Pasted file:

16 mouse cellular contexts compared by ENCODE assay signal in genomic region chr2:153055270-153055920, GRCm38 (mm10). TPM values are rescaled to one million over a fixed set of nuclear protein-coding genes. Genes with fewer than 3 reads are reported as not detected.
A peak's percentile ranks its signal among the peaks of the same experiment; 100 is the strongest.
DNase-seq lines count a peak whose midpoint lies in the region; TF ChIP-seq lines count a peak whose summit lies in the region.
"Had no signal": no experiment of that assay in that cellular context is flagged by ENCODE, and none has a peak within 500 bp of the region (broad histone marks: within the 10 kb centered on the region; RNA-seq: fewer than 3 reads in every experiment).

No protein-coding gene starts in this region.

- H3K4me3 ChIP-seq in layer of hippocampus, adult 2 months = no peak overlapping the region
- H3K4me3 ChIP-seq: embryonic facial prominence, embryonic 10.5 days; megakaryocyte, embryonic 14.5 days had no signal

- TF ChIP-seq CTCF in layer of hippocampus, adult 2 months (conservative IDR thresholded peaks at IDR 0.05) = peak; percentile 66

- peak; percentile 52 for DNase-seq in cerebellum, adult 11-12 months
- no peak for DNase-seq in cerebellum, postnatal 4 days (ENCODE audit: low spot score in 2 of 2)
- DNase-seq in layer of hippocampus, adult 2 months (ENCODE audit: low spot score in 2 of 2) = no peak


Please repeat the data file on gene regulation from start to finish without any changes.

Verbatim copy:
16 mouse cellular contexts compared by ENCODE assay signal in genomic region chr2:153055270-153055920, GRCm38 (mm10). TPM values are rescaled to one million over a fixed set of nuclear protein-coding genes. Genes with fewer than 3 reads are reported as not detected.
A peak's percentile ranks its signal among the peaks of the same experiment; 100 is the strongest.
DNase-seq lines count a peak whose midpoint lies in the region; TF ChIP-seq lines count a peak whose summit lies in the region.
"Had no signal": no experiment of that assay in that cellular context is flagged by ENCODE, and none has a peak within 500 bp of the region (broad histone marks: within the 10 kb centered on the region; RNA-seq: fewer than 3 reads in every experiment).

No protein-coding gene starts in this region.

- H3K4me3 ChIP-seq in layer of hippocampus, adult 2 months = no peak overlapping the region
- H3K4me3 ChIP-seq: embryonic facial prominence, embryonic 10.5 days; megakaryocyte, embryonic 14.5 days had no signal

- TF ChIP-seq CTCF in layer of hippocampus, adult 2 months (conservative IDR thresholded peaks at IDR 0.05) = peak; percentile 66

- peak; percentile 52 for DNase-seq in cerebellum, adult 11-12 months
- no peak for DNase-seq in cerebellum, postnatal 4 days (ENCODE audit: low spot score in 2 of 2)
- DNase-seq in layer of hippocampus, adult 2 months (ENCODE audit: low spot score in 2 of 2) = no peak